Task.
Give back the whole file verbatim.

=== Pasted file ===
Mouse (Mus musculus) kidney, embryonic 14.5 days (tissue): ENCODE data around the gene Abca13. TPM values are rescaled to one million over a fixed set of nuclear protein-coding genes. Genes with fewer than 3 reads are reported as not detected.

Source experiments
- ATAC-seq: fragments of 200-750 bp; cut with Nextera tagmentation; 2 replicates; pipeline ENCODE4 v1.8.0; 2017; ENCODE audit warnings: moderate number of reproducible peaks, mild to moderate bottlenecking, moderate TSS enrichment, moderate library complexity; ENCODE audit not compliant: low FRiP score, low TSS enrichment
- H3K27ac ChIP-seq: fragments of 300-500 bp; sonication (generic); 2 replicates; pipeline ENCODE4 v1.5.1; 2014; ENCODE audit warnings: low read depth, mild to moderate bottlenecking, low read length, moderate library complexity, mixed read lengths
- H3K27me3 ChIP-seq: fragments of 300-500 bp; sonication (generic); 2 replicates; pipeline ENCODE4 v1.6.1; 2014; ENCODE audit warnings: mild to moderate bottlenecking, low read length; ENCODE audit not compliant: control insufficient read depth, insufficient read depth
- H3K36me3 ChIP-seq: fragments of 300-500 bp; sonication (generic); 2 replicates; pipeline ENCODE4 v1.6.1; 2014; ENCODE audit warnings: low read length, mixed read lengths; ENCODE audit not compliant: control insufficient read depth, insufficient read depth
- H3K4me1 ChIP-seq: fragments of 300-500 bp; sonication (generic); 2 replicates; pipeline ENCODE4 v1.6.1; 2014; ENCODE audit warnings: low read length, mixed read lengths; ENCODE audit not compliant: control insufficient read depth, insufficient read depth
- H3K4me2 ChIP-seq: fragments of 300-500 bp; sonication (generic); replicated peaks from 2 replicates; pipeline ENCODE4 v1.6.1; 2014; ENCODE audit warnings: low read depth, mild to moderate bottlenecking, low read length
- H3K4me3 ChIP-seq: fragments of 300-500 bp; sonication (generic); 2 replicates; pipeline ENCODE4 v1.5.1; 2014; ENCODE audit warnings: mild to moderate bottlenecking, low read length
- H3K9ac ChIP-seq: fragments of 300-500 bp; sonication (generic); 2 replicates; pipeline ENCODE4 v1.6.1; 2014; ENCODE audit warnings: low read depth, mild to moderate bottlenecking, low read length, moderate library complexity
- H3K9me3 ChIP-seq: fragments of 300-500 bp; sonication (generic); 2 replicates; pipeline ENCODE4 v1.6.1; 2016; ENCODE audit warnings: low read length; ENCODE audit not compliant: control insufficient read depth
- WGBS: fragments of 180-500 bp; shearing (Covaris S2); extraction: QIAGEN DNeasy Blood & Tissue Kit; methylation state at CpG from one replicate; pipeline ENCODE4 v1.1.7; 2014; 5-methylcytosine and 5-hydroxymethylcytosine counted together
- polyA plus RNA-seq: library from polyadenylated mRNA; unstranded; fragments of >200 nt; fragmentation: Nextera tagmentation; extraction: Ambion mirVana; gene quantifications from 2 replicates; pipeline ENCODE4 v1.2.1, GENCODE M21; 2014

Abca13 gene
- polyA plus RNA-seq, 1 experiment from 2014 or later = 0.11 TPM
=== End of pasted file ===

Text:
Mouse (Mus musculus) kidney, embryonic 14.5 days (tissue): ENCODE data around the gene Abca13. TPM values are rescaled to one million over a fixed set of nuclear protein-coding genes. Genes with fewer than 3 reads are reported as not detected.

Source experiments
- ATAC-seq: fragments of 200-750 bp; cut with Nextera tagmentation; 2 replicates; pipeline ENCODE4 v1.8.0; 2017; ENCODE audit warnings: moderate number of reproducible peaks, mild to moderate bottlenecking, moderate TSS enrichment, moderate library complexity; ENCODE audit not compliant: low FRiP score, low TSS enrichment
- H3K27ac ChIP-seq: fragments of 300-500 bp; sonication (generic); 2 replicates; pipeline ENCODE4 v1.5.1; 2014; ENCODE audit warnings: low read depth, mild to moderate bottlenecking, low read length, moderate library complexity, mixed read lengths
- H3K27me3 ChIP-seq: fragments of 300-500 bp; sonication (generic); 2 replicates; pipeline ENCODE4 v1.6.1; 2014; ENCODE audit warnings: mild to moderate bottlenecking, low read length; ENCODE audit not compliant: control insufficient read depth, insufficient read depth
- H3K36me3 ChIP-seq: fragments of 300-500 bp; sonication (generic); 2 replicates; pipeline ENCODE4 v1.6.1; 2014; ENCODE audit warnings: low read length, mixed read lengths; ENCODE audit not compliant: control insufficient read depth, insufficient read depth
- H3K4me1 ChIP-seq: fragments of 300-500 bp; sonication (generic); 2 replicates; pipeline ENCODE4 v1.6.1; 2014; ENCODE audit warnings: low read length, mixed read lengths; ENCODE audit not compliant: control insufficient read depth, insufficient read depth
- H3K4me2 ChIP-seq: fragments of 300-500 bp; sonication (generic); replicated peaks from 2 replicates; pipeline ENCODE4 v1.6.1; 2014; ENCODE audit warnings: low read depth, mild to moderate bottlenecking, low read length
- H3K4me3 ChIP-seq: fragments of 300-500 bp; sonication (generic); 2 replicates; pipeline ENCODE4 v1.5.1; 2014; ENCODE audit warnings: mild to moderate bottlenecking, low read length
- H3K9ac ChIP-seq: fragments of 300-500 bp; sonication (generic); 2 replicates; pipeline ENCODE4 v1.6.1; 2014; ENCODE audit warnings: low read depth, mild to moderate bottlenecking, low read length, moderate library complexity
- H3K9me3 ChIP-seq: fragments of 300-500 bp; sonication (generic); 2 replicates; pipeline ENCODE4 v1.6.1; 2016; ENCODE audit warnings: low read length; ENCODE audit not compliant: control insufficient read depth
- WGBS: fragments of 180-500 bp; shearing (Covaris S2); extraction: QIAGEN DNeasy Blood & Tissue Kit; methylation state at CpG from one replicate; pipeline ENCODE4 v1.1.7; 2014; 5-methylcytosine and 5-hydroxymethylcytosine counted together
- polyA plus RNA-seq: library from polyadenylated mRNA; unstranded; fragments of >200 nt; fragmentation: Nextera tagmentation; extraction: Ambion mirVana; gene quantifications from 2 replicates; pipeline ENCODE4 v1.2.1, GENCODE M21; 2014

Abca13 gene
- polyA plus RNA-seq, 1 experiment from 2014 or later = 0.11 TPM